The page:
Timor Island

Sailing into Kupang at night is like swimming through a sea of Jellyfish. Crab pots, unlit fishing boats, driftwood and locals in canoes trying to get a close-up of our catamaran, scatter the 100m-wide inlet.

Music blares from shore, the Karaoke bar competing with the 80’s pop bar up the road.  Mopeds buzz, mosks blare, horns honk and chickens screech. Here, noise pollution, or any pollution for that matter, is just part of the landscape.

Kupang is the capital of East Nusa Tenggara, the southern-most province of Indonesia. Here, tourism is unestablished, and most locals have only ever seen white people on TV.

The three nights spent sailing across the Timor Sea, I slept on the deck, but tonight, with Malaria carrying-mosquitos swirling and the night heavy with a third-world lullaby, my cabin tempts. But risking Malaria and a string of other bug-bitten nasties is part of the adventure. I’ve been taking anti-Malaria tablets for days and who doesn’t like a bit of Shania Twain sung by out-of-tune Indonesians? A fight to get to sleep means more time to think, to hone in on the smells and sounds when all your eyes can see is constellations. So, I sleep under the stars, sheet curled to my chin and skin soaked in citronella. This is Indonesia.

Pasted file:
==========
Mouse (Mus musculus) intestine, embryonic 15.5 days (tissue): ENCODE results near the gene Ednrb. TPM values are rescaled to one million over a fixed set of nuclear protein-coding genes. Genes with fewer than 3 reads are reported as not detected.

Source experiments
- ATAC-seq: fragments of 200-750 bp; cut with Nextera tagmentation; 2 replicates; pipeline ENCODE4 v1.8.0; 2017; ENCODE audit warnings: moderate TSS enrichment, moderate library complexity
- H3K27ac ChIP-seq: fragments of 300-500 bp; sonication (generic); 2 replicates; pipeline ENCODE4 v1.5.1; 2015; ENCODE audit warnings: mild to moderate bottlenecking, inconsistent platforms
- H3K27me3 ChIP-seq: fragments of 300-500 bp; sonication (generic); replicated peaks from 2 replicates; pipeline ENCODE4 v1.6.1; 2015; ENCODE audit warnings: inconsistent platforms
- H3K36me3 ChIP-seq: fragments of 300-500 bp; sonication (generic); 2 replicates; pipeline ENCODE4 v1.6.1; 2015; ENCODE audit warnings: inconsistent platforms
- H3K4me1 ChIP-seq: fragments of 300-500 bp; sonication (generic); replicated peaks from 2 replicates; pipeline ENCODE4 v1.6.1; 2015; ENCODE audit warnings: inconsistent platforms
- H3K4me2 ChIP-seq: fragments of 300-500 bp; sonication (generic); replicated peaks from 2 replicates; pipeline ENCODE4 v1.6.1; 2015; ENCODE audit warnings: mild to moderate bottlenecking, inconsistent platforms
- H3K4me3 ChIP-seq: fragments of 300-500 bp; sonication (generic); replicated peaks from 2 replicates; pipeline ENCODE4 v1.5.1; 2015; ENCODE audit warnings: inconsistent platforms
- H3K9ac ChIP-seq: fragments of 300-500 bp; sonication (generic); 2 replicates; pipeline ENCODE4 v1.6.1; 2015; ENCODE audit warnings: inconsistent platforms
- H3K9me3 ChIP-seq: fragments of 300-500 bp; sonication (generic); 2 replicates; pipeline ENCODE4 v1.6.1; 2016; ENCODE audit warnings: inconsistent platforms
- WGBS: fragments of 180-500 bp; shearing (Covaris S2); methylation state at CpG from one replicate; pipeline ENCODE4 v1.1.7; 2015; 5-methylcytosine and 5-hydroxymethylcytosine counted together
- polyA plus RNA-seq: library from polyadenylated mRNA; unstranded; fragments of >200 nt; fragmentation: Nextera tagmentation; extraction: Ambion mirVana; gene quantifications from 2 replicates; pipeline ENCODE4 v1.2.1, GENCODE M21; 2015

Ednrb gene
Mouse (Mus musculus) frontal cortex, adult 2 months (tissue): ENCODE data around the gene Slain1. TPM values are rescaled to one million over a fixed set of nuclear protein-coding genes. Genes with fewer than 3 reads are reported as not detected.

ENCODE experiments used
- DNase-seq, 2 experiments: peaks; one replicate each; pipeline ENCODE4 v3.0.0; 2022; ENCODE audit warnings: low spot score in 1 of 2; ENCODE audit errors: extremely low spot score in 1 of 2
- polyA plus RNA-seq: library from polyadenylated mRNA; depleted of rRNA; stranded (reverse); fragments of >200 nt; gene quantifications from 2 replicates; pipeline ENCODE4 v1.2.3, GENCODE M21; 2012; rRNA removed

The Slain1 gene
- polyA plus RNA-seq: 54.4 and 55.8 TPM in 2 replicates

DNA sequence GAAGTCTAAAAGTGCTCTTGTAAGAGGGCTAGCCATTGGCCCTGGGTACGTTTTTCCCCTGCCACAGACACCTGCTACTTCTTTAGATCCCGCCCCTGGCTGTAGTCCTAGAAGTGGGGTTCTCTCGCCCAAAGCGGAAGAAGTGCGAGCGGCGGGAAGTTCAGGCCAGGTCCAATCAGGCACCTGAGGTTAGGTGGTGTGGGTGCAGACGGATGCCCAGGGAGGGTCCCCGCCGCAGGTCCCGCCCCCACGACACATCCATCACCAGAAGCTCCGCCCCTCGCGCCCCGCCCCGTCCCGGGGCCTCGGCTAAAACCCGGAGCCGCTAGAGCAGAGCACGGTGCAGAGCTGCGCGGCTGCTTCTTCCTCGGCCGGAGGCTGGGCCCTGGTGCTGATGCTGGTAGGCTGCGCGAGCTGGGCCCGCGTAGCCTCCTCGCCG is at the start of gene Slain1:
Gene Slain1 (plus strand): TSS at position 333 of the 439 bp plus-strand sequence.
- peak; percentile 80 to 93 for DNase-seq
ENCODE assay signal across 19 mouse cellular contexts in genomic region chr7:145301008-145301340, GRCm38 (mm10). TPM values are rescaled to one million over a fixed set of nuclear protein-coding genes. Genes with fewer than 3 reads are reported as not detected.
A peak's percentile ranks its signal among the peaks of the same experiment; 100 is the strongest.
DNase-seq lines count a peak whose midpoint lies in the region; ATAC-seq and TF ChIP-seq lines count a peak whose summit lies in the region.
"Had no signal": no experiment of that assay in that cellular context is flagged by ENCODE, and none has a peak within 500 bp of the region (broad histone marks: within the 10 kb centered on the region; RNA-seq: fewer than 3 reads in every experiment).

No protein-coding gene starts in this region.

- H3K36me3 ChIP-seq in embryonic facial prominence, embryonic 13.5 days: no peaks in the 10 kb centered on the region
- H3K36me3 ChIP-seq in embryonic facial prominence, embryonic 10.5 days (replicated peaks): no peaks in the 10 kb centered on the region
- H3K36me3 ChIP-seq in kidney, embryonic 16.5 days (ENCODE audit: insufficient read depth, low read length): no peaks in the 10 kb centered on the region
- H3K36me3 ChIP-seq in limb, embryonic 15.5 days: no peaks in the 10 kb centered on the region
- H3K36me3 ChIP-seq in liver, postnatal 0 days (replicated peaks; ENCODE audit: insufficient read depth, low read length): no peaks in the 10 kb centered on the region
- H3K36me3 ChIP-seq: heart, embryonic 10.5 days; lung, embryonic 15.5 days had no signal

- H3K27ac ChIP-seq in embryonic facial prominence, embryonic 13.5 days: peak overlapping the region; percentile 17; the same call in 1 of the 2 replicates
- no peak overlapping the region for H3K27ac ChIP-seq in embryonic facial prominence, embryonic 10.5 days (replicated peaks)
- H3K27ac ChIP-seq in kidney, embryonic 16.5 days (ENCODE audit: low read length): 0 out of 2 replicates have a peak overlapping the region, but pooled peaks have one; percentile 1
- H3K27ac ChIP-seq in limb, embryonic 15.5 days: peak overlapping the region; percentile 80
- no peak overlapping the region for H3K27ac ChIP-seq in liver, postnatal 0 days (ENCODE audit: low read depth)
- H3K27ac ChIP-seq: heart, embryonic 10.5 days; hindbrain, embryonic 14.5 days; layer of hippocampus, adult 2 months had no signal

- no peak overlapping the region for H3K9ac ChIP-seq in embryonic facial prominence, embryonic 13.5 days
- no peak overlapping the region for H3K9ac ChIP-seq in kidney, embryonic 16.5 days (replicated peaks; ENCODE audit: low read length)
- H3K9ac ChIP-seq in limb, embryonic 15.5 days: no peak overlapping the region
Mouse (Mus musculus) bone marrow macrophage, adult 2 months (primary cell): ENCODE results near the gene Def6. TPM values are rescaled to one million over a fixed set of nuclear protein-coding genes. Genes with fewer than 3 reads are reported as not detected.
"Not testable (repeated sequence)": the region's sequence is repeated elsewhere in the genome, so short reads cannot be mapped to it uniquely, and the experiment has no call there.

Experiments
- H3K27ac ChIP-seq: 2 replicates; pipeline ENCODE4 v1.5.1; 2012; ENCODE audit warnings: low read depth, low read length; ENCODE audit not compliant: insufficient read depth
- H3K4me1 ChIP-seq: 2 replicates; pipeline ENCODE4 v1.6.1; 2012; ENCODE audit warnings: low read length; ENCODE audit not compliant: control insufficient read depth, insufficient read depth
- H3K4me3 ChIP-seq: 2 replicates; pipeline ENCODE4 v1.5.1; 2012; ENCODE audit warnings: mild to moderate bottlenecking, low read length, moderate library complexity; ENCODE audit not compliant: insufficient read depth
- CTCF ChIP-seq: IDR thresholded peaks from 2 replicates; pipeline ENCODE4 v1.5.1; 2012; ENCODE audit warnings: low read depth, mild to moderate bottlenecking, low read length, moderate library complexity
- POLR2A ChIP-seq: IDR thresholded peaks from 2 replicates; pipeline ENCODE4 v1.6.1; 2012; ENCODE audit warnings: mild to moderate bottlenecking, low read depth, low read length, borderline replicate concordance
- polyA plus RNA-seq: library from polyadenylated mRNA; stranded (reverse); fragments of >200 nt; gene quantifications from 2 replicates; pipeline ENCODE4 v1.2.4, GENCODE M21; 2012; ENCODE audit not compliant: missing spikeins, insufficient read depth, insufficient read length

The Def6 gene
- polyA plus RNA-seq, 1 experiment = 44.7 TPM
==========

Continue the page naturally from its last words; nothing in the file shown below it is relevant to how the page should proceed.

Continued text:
I am woken by the sun and chickens. The rest of the boat is deep in their REM cycles and thank god, well, here, with 87 percent of Indonesians practicing Islam, it’s, thank Allah or if you want to make friends, and surely you do, it’s, terimakasih Allah.

Welcome to my first morning in Indonesia.


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